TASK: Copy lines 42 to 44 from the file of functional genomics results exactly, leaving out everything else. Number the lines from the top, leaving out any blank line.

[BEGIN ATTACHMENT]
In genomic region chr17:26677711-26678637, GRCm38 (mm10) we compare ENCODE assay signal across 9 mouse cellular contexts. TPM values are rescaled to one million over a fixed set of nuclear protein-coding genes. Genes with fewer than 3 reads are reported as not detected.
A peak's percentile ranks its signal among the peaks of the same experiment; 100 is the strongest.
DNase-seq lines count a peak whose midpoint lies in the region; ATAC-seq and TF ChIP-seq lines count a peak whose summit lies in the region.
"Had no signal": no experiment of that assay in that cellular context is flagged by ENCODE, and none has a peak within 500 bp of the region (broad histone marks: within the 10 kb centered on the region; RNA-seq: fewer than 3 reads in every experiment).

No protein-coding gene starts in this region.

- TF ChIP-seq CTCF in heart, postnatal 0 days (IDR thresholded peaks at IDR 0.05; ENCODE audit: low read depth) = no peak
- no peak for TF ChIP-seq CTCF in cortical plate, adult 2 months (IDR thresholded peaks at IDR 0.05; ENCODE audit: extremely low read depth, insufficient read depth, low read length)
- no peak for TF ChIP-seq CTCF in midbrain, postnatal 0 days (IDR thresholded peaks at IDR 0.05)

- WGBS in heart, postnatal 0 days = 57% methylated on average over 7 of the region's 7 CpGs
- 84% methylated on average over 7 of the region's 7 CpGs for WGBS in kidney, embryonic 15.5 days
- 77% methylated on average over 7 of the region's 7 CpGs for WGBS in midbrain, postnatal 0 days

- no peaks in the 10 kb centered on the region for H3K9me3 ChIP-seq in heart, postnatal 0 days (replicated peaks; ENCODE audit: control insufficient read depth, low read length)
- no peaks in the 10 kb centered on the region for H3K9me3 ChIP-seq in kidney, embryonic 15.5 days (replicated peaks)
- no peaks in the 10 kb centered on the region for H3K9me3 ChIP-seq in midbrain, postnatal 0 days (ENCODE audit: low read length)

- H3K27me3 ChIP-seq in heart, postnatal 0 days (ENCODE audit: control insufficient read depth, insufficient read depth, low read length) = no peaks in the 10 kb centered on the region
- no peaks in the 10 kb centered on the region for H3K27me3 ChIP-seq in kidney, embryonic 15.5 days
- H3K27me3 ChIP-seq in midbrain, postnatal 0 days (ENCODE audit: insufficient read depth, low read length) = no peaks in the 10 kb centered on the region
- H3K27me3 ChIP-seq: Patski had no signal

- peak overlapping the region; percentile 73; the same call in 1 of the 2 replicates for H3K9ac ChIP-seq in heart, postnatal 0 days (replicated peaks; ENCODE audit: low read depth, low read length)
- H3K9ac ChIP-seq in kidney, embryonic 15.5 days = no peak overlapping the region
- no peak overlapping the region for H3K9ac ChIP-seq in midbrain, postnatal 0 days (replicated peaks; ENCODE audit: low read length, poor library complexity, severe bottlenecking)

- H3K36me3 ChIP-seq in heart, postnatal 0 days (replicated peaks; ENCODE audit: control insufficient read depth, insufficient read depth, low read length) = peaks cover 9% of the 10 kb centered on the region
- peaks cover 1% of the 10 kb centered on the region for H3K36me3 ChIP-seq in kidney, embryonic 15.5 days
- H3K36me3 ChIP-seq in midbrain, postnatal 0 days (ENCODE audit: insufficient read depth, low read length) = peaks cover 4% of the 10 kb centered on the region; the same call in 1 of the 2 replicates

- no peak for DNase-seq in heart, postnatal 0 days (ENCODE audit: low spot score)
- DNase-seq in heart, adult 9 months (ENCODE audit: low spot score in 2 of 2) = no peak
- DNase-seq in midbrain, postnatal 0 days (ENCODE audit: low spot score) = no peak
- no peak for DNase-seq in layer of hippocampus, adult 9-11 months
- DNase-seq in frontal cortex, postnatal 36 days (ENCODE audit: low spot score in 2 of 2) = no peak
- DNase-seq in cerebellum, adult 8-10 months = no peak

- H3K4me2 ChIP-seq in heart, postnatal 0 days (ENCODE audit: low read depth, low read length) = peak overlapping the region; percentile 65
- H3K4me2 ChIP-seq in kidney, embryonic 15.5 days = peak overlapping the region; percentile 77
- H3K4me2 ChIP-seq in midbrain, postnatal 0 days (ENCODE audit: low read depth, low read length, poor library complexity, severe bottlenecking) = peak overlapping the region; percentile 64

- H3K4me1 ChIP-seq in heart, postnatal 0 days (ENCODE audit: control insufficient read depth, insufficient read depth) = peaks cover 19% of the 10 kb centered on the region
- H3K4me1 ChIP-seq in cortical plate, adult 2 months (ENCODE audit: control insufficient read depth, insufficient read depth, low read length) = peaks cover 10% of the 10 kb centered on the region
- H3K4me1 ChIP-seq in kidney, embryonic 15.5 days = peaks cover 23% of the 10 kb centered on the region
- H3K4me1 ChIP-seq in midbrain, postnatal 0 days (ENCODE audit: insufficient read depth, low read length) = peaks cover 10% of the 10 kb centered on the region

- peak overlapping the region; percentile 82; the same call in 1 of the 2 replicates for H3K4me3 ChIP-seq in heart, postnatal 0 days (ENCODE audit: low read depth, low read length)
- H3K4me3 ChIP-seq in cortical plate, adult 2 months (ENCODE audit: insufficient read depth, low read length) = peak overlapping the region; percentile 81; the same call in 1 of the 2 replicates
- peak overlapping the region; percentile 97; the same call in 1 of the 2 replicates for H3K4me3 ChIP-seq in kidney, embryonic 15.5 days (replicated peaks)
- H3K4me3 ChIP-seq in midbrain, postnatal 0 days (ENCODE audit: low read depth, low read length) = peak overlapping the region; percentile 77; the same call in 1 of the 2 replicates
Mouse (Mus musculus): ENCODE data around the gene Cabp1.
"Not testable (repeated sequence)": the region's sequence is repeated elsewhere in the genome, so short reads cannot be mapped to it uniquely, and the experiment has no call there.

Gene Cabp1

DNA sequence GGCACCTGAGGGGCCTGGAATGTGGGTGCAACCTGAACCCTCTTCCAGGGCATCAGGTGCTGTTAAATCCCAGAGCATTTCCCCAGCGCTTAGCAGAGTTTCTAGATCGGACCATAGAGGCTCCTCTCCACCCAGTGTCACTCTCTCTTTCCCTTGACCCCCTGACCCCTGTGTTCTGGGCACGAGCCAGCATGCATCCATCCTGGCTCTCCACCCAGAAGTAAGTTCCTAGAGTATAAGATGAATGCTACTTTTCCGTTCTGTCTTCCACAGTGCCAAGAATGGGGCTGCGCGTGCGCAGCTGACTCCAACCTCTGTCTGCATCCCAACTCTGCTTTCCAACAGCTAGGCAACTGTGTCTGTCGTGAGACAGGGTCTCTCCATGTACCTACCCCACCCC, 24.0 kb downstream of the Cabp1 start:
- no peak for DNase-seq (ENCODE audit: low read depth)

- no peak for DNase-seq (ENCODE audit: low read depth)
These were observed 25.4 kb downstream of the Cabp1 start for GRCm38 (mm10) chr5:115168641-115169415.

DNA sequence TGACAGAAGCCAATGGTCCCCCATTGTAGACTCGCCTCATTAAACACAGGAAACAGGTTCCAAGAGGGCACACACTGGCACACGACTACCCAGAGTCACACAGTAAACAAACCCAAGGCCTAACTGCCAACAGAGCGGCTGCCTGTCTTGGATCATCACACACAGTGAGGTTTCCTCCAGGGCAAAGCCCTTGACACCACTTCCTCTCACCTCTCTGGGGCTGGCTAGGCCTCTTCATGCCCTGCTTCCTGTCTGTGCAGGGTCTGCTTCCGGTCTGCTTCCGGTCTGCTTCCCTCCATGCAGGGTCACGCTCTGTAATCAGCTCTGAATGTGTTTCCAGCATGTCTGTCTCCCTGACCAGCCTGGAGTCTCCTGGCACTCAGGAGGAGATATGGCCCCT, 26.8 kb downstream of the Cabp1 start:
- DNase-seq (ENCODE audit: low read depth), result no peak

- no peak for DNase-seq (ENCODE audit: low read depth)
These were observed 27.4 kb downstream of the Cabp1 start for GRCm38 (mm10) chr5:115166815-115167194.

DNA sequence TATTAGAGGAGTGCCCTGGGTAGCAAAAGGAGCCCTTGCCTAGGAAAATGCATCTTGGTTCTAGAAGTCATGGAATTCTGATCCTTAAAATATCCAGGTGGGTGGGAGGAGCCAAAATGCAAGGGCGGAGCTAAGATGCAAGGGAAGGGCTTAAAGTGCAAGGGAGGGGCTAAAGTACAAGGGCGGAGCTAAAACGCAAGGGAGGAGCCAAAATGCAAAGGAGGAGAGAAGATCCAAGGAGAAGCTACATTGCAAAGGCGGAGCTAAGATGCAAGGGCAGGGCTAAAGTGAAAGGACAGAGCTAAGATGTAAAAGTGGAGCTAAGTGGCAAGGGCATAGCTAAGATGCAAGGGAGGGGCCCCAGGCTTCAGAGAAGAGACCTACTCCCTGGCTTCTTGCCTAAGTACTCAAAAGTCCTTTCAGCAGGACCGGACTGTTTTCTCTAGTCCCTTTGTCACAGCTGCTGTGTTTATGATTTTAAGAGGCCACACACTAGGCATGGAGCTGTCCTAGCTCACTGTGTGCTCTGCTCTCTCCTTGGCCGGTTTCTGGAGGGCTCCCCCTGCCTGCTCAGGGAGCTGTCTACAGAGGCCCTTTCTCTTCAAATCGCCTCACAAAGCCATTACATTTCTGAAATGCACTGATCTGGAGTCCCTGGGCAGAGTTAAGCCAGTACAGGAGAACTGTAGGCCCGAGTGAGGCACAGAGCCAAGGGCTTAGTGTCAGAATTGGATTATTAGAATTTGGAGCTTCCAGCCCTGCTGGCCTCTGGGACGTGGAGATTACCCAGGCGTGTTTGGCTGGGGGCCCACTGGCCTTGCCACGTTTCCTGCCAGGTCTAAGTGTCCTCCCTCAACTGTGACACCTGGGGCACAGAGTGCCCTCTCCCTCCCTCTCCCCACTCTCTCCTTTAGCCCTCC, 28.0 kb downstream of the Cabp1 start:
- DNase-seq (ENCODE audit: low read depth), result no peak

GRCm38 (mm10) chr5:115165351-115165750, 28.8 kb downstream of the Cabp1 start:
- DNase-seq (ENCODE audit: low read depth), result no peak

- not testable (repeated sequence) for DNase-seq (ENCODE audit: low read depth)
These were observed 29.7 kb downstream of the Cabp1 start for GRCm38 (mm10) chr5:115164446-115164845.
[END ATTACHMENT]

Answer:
Mouse (Mus musculus): ENCODE data around the gene Cabp1.
"Not testable (repeated sequence)": the region's sequence is repeated elsewhere in the genome, so short reads cannot be mapped to it uniquely, and the experiment has no call there.

Gene Cabp1